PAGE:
The relationship between self-reported professionalism and student involvement in pharmacy organizations at one college of pharmacy: An exploratory analysis

Dominique Bradford, Priscilla Watmore, Dana Hammer, Terri L. Warholak

Research output: Contribution to journalArticle

6 Scopus citations

Abstract

Objective: To explore potential correlations between student involvement in pharmacy organizations and self-reported professionalism. Methods: A cross-sectional, prospective, print-based questionnaire was submitted to students in their last didactic year of the Doctor of Pharmacy program at one University. The questionnaire was administered during a well-attended, regularly scheduled class and students self-assessed their professionalism on the Behavioral Professionalism Assessment. Results: The questionnaire was completed by 78 of 84 students (a 93% response rate). A significant positive correlation between self-reported professionalism and involvement (i.e., the number of brown bags/health fairs and organizational meetings attended, p < 0.05 for each) was identified. Conclusions: A relationship was identified between self-reported professionalism and some measures of involvement in professional organizations in this exploratory study. Further research should be conducted at other Colleges of Pharmacy to determine whether these data can be generalized to the larger pharmacy student population.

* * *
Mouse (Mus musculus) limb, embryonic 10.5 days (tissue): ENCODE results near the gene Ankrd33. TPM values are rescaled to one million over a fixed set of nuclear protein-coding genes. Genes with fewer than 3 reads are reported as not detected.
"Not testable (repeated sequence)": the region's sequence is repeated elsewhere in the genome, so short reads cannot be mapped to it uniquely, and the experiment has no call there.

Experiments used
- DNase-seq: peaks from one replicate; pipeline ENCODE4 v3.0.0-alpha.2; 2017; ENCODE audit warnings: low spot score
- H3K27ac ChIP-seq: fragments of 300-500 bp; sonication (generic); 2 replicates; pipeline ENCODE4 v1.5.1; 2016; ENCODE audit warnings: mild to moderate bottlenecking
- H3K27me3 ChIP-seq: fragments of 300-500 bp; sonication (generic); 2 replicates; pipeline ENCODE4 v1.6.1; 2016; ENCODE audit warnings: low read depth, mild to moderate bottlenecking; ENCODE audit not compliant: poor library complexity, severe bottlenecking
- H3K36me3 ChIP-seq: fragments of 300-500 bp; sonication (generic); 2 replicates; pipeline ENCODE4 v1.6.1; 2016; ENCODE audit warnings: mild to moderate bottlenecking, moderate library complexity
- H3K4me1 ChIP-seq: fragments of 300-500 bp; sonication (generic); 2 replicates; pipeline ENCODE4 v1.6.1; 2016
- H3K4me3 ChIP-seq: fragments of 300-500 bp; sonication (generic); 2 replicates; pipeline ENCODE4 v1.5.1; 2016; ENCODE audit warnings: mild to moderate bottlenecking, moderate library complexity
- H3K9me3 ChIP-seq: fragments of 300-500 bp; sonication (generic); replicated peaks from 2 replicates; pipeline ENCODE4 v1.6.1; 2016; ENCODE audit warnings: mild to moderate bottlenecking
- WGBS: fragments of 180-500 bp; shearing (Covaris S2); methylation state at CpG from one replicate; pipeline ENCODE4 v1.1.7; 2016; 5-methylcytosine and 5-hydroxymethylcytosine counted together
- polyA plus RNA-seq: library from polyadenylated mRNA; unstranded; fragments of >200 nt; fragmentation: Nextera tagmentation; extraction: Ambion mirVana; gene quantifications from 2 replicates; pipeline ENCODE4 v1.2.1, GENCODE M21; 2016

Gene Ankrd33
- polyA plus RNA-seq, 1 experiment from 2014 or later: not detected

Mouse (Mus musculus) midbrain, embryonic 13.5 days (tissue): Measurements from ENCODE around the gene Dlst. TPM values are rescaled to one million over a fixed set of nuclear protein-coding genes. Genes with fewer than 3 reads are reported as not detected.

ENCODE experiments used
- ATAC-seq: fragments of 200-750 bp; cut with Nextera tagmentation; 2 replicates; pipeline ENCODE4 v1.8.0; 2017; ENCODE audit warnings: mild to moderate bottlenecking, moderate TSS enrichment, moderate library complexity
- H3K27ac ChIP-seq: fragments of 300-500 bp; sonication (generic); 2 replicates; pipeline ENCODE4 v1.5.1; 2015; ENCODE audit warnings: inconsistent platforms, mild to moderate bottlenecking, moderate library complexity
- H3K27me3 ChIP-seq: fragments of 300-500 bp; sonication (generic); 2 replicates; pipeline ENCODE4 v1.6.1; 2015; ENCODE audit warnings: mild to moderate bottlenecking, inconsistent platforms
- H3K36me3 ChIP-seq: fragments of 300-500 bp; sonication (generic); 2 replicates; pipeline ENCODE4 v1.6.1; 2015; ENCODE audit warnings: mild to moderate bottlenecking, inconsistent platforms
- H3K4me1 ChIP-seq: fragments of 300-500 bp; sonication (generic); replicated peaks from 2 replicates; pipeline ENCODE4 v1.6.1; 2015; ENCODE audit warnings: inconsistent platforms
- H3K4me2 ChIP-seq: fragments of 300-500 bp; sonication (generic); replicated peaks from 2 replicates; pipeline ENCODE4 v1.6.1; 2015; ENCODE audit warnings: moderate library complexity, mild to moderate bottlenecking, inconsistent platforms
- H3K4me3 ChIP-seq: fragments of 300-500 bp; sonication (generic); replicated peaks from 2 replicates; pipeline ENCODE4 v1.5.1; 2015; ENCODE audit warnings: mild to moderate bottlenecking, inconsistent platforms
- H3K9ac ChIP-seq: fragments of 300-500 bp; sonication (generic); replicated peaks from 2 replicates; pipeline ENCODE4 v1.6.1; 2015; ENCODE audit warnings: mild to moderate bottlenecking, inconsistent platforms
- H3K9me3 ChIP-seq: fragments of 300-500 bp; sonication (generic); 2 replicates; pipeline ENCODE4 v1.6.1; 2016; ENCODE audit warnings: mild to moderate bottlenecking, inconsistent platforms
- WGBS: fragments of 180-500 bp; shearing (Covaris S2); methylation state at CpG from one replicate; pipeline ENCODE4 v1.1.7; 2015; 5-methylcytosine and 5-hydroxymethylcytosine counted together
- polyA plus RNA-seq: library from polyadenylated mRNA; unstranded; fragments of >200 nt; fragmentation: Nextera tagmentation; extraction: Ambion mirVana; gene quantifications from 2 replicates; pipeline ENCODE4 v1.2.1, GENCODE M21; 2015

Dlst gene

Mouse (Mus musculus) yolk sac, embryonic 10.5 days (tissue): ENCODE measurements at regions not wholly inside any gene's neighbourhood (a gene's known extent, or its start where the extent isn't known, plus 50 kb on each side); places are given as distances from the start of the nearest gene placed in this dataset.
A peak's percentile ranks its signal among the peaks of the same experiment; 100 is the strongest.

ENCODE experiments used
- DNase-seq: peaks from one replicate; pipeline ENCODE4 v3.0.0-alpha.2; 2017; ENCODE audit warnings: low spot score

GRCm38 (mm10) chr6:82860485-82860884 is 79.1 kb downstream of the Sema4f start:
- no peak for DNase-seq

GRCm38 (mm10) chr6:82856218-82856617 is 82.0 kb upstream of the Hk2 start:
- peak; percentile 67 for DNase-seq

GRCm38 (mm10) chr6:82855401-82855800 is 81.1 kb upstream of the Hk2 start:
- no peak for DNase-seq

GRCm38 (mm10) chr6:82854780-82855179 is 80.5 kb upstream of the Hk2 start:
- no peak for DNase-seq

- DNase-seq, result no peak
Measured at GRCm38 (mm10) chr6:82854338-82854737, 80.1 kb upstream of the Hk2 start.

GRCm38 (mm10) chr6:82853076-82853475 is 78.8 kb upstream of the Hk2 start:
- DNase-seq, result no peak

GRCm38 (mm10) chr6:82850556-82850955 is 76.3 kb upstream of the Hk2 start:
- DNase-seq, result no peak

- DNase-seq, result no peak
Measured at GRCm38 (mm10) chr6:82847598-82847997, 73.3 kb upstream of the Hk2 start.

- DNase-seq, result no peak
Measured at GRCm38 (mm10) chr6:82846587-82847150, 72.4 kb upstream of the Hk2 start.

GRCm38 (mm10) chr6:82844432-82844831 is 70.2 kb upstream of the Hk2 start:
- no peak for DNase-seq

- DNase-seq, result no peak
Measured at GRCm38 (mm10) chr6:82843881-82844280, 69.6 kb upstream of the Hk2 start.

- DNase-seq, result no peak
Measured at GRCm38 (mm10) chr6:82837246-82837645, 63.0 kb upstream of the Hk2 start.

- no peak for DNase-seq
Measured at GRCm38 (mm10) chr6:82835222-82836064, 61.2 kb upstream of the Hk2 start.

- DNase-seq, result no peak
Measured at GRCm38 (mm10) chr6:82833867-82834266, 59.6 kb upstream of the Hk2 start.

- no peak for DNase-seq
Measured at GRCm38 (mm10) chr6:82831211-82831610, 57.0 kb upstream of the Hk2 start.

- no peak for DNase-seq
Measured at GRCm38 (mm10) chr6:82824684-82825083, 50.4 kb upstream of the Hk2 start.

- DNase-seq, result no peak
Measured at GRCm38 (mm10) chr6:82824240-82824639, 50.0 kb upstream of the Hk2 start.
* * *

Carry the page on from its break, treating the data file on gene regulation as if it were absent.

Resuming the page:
Original languageEnglish (US)
Pages (from-to)283-289
Number of pages7
JournalCurrents in Pharmacy Teaching and Learning
Volume3
Issue number4
DOIs
StatePublished - Oct 1 2011

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Keywords

  • Pharmacy
  • Professionalism
  • Student

ASJC Scopus subject areas

  • Pharmacy
  • Pharmacology, Toxicology and Pharmaceutics(all)

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